Genuine question - why are you so desperate for her to keep on believing to the point of it bothering you enough to give it this much thought let alone start a thread about it? I don't mean that nastily really I don't. But she is 9. Firstly I'm amazed a 9 year old would still believe it. I don't think other kids chatting about it and it getting out that it's not true is spoiling it. As kids, you just went along with it and not aware it's some big secret, unless you have slightly obsessive relatives or much younger siblings. But imo it is part of the fun for young children. I imagine still genuinely believing in it at the age of 9 or 10 (if you do manage to convince her again) would lead to some serious mickey taking. I really think it's infantalising her tbh.

BTW we don't live in UK and the traditions here are similar to yours I guess. Mine have never been phased by the differences, but having to come up with plausible explanations I guess has led me to feel that instead of it being a fun fairytale actually the more effort you have to put into covering your tracks, the more it just feels like lying iyswim.

I have come to this conclusion slowly over a few years. I wish we didn't even do the whole FC thing at all, but we started it, so we've gotta finish it so to speak. DD is 4 and I guess I'll carry on this year, but if her siblings let slip I won't loose any sleep over it.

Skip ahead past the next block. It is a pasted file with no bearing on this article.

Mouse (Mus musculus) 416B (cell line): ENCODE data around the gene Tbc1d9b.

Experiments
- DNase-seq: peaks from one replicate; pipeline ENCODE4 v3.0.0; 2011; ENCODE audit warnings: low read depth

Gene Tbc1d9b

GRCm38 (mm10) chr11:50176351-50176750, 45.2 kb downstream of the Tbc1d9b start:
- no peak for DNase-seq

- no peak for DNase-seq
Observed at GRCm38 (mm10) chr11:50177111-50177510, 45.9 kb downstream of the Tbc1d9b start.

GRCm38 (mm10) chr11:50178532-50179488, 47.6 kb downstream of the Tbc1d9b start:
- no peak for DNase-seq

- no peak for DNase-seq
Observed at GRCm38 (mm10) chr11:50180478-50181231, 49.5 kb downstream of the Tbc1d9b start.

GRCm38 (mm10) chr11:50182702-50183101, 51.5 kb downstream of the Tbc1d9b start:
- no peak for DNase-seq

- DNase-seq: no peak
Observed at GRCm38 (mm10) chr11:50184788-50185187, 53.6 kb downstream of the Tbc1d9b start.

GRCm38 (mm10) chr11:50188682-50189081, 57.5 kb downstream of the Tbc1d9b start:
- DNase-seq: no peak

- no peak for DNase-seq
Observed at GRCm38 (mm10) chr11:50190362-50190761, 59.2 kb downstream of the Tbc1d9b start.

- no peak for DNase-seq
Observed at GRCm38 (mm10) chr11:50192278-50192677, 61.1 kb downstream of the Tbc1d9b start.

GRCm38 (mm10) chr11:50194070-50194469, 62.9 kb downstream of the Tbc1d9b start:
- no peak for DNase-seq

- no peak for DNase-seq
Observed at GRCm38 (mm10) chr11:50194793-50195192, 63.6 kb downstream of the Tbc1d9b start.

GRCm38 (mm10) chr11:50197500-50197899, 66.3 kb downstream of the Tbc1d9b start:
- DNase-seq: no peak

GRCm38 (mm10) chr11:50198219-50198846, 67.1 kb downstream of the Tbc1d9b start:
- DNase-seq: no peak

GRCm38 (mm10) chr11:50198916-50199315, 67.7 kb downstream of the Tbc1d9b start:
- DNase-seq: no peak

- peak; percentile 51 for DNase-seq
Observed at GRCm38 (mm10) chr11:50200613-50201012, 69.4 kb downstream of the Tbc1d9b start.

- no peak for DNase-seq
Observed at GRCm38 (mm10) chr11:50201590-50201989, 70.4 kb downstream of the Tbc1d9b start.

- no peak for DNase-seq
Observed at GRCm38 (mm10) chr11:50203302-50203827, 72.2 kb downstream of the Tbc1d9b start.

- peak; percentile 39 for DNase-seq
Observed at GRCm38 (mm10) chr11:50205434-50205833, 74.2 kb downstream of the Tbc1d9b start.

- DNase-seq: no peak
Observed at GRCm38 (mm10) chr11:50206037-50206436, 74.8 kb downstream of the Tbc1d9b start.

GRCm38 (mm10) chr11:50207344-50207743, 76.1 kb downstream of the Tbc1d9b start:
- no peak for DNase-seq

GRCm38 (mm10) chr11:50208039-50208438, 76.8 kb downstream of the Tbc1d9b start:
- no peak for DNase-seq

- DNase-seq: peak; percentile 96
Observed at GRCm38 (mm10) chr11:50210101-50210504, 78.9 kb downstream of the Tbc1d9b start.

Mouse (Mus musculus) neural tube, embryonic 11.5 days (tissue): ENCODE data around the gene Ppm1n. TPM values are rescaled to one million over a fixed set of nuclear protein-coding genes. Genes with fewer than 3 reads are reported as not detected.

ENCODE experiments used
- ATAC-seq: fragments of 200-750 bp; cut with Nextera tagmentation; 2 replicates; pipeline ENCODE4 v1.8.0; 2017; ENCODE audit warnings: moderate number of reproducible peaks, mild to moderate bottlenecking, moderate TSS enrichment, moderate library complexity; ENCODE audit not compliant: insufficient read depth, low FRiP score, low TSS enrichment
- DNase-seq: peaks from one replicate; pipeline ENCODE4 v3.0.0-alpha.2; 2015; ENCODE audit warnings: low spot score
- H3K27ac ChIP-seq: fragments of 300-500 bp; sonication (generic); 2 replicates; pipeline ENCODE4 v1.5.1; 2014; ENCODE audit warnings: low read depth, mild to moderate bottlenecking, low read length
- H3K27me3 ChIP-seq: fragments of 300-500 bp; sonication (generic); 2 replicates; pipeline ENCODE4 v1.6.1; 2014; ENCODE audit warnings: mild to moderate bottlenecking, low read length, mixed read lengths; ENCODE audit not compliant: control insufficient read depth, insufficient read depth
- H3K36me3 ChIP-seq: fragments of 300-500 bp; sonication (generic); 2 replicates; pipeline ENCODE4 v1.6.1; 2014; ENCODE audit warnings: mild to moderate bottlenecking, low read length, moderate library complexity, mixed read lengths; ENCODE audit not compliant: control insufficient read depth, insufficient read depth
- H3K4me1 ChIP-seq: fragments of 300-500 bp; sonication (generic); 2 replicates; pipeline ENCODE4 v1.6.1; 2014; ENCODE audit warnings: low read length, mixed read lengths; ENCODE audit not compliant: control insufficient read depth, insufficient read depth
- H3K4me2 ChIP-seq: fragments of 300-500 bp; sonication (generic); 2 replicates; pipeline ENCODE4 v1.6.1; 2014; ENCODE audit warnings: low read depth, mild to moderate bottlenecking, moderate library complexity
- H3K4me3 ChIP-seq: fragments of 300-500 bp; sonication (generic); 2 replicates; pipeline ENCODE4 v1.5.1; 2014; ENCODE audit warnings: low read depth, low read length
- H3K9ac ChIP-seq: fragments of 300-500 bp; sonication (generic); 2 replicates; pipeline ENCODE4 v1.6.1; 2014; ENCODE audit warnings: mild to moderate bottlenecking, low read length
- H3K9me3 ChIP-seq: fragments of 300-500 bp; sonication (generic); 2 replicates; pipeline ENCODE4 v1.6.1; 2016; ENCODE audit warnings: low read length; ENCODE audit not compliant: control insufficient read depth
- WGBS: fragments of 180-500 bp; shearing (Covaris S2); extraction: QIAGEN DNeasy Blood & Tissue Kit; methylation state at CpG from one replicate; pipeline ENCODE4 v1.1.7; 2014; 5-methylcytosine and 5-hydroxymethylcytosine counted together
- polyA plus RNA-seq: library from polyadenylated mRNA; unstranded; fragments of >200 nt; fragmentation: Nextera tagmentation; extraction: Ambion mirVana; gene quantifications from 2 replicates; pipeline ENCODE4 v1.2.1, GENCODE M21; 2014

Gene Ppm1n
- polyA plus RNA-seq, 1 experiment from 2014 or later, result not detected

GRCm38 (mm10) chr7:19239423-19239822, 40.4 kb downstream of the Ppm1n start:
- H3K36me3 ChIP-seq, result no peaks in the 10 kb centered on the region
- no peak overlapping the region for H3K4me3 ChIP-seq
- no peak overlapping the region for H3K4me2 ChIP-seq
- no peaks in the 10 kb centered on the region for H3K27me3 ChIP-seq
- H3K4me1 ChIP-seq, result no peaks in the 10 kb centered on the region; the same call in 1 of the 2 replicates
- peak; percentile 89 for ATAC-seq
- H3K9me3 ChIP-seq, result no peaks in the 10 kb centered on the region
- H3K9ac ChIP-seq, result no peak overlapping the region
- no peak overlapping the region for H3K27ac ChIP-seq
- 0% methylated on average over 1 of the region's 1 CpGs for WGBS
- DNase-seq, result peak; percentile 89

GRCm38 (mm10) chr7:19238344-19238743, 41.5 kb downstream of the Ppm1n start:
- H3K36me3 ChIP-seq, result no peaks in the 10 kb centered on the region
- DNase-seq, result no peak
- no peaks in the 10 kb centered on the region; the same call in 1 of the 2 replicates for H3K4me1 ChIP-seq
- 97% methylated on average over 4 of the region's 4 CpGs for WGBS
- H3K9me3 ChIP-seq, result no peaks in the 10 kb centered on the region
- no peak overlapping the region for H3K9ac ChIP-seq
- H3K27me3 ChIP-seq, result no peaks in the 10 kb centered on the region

3duracellbunnies Tue 02-Oct-12 06:53:02

I know what you mean reddwarf FC and faries are the two areas I feel least comfortable about. Dd1 is nearly 8 and still seems to believe in both, whenever she asks we just ask her what she thinks, then she goes on her merry believing way. Lots of her friends do too though, so it feels mean to blow the myth for everyone, but I think she is begining to not believe, except in the tooth fairy. Once she discovers it dd2 will too, ds is probably a bit young at 3 to understand, but then that is when I stopped believing. I think the main thing is not to make it too complex. Also it is hard for the OP as it is her sister so her parents might be annoyed if she lets on.

honeytea Tue 02-Oct-12 08:01:02

I think my sister would have stopped believeing at 7/8 bit that year we took her to lapland I think that gave her faith for a little longer as she had "met" the "real" father christmas.

I suppose this year I'd want her to not have the magic spoilt because it will be a hard time for her anyway, I am having my first baby (which is why they are traveling over at christmas) my sister and I are very close and she feels worried that the baby will change things and she won't be the special little one any more, of course she will still be special and we will still do fun stuff together.

Also my brother found out that father christmas wasn't real one year when he asked for a remote controlled car and he didn't get that, he had been told by the father christmas that visits the school that he had one of those ready for my brother but my mum was a single mum and could only afford small toys, my mum told him on christmas morning that father christmas wasn't real it was her and she couldn't afford the expensive toy. It was a traumatic christmas for everyone!

I guess I am being a little precious about it. It is stopping me worry about the possibility of my PFB catching whooping cough though!